No matter how undeniably exciting it is to live near Southern California’s Pacific Coast, sometimes a getaway is needed.
Sometimes, visiting a destination that provides a vastly different experience and landscape is more than necessary.
After all, we are creatures of habit — and it’s important to break those habits from time to time.
Fortunately, the gorgeous state of California has more up its sleeve than its beautiful coasts, and this Joshua Tree day trip getaway provides a quirky desert adventure – perfect for all of Southern California’s artsy, free and adventurous spirits.
Whether you’re feeling ungrounded, looking for inspiration, or just in need of a quick breather — a road trip to Joshua Tree for a day of desert landscapes will set your mind at ease.
Escape inland for the day to clear any creative blocks by immersing yourself in the vast intersection of the Mojave and Colorado Deserts in Joshua Tree National Park.
Ditch the cell service and dive into Joshua Tree National Park’s rich history of Native American and post-colonial civilizations, fascinating array of desert biodiversity, and its namesake Joshua trees (also called yucca brevifolias).
We promise you that the grounding energies of nature that help you momentarily escape the concerns of your day-to-day!
When To Plan a Joshua Tree Day Trip
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Considering time of year is very important when planning your Joshua Tree day trip!
Because temperatures can reach up to the 100s in the summer and drop to the low 30s at night in the winter, the best seasons to visit would be the spring or fall where the weather is more comfortable and stable.
Spring also has the benefit of beautiful wildflowers in certain parts of the desert!
However, the national park attracts crowds year-round. As long as you’re prepared, you can run off on this quick and rejuvenating getaway any time you need!
If you visit in summer months, plan for your hikes to take place in the early morning hours — we’re talking sunrise wake-ups to make the most of the few non-scorching hours of day.
And if you visit in winter, be sure you bring plenty of layers, especially if you are camping in the park — and be prepared for early sunset times!
How to Get to Joshua Tree
A quick note before discussing routes because this applies for both LA and OC natives – music is probably the greatest companion on long drives, especially if you know you’ll have to sit through some traffic as you make your way inland.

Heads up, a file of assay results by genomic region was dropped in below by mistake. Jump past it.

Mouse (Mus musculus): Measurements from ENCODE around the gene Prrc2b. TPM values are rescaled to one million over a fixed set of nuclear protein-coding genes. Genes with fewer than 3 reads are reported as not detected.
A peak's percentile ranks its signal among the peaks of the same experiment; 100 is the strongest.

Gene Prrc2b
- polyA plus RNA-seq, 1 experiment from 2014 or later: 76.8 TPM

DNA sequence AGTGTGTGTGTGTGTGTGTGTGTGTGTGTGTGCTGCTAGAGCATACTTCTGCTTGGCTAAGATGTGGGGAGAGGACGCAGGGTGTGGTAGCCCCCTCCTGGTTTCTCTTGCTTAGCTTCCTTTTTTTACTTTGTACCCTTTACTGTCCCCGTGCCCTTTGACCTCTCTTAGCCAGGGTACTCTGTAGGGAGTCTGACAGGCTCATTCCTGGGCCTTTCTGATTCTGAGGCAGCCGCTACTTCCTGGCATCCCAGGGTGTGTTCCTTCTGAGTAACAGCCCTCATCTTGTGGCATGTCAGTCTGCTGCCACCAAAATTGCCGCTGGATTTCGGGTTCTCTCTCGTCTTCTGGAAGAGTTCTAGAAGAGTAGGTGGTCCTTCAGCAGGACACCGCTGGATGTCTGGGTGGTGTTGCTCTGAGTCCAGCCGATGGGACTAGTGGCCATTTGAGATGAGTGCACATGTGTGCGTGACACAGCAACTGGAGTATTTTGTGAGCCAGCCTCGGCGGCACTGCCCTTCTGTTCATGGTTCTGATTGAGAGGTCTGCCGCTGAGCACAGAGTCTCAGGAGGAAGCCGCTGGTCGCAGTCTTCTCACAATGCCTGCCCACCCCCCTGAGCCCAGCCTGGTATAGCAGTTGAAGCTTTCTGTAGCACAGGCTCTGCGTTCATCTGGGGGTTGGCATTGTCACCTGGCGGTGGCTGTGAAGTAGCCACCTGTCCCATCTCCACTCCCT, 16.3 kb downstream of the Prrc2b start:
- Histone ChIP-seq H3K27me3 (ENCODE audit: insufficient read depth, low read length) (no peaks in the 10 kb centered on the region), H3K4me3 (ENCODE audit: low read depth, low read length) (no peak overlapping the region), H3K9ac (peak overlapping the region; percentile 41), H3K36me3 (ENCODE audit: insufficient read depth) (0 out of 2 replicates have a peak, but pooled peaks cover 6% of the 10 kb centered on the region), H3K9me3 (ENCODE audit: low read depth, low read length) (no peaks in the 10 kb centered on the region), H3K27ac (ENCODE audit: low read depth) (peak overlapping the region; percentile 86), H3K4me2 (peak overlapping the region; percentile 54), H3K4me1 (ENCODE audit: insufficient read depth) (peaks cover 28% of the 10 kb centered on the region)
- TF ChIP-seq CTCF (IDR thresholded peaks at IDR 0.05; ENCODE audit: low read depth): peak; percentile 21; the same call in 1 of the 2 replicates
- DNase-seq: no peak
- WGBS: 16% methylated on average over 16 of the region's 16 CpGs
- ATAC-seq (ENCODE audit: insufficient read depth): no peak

If you’re particular about this too, be sure to have your favorite playlists downloaded!
You may lose signal during the desert portion of the drive and inside the national park, and let’s be real, you want to keep that rhythm going!
Now: onto directions!
How to Get to Joshua Tree from Los Angeles
The drive from Los Angeles takes only around 2.5 hours (131 miles) without traffic.
I strongly suggest that you head out before the break of dawn to avoid the morning rush (7am-10am)…
The pain of dealing with the infamous LA traffic daily might even the reason you need this getaway, so try your best to avoid it!
The route is fairly simple – depending on where you are, head on the 101 or 5 freeway to get on the I-10 E, which you’ll be on for approximately 100 miles. (Note: options to pump gas will become sparser after you pass the San Bernardino and Redlands area).
Take Exit 117 for CA-62 toward Twentynine Palms/Yucca Valley.
Continue onto the 62 E (29 Palms Hwy) for the last 30 miles, and you’ll be guided straight into Joshua Tree. From there, you’ll find easy-to-follow signs that direct you to the West Entrance of the National Park.
How to Get to Joshua Tree from Orange County
Slightly closer than LA, the route from Orange County takes around 2 hours (118 miles) without traffic.
Wake up bright and early to avoid the morning rush as traffic even in the suburbs can get pretty bad as well.
Depending on where you are, find your way onto the 91 E through the 55 N or 57 N. Drive approximately 30 miles.
Follow signs to take exit 65B to merge onto the 60 E, which you’ll be on for about 25 miles. (Note: options to pump gas for this drive tend to become sparser after Moreno Valley).
Then keep left for the I-10 E and drive for another 25 miles.
Take Exit 117 for CA-62 toward 29 Palms/Yucca Valley.
Continue onto the 62 E (29 Palms Hwy) for the last 30 miles, and you’ll be guided straight into Joshua Tree. From there, you’ll find easy-to-follow signs that direct you to the West Entrance Station of the National Park.
How to Get to Joshua Tree from San Diego
Further away than either LA or the OC, but still doable as a day trip, you can get to Joshua Tree from San Diego in about 3 hours.
Drive up I-15 towards Temecula, where it soon after turns into I-215. From there, jog east on Route 79 until you hit Beaumont.
After Beaumont, the road will become I-10. Then, you’ll turn on Route 62 where you can enter via the West Entrance or the North Entrance in Twentynine Palms.
Another route you may want to take is more inland via Route 78, where you’ll reach the Salton Sea. From there, you’ll jog up Route 86, which brings you to the South Entrance (near Cottonwood Visitor Center)
What to Pack for One Day in Joshua Tree
If you’re going to spend the whole day out in Joshua Tree’s wilderness, preparation is key to ensure that you don’t have to leave it for any reason.
The plan is to explore as much of the 1,235 square miles it has to offer. Let’s go over the essentials!
- Lots of water – It’s no secret that the desert can become unbearably hot during the spring and summer seasons, and dehydration can be serious, even potentially life-threatening, when you find yourself on a long hike without access to it.
The national park has seen several cases of people fainting and even passing from dehydration. Don’t mess around!
There are only 3 places to fill up in the park – Cottonwood, Black Rock and Indian Cove – so stock up that trunk with plenty of water, as well as a refillable water bottle! That’s one thing not to forget.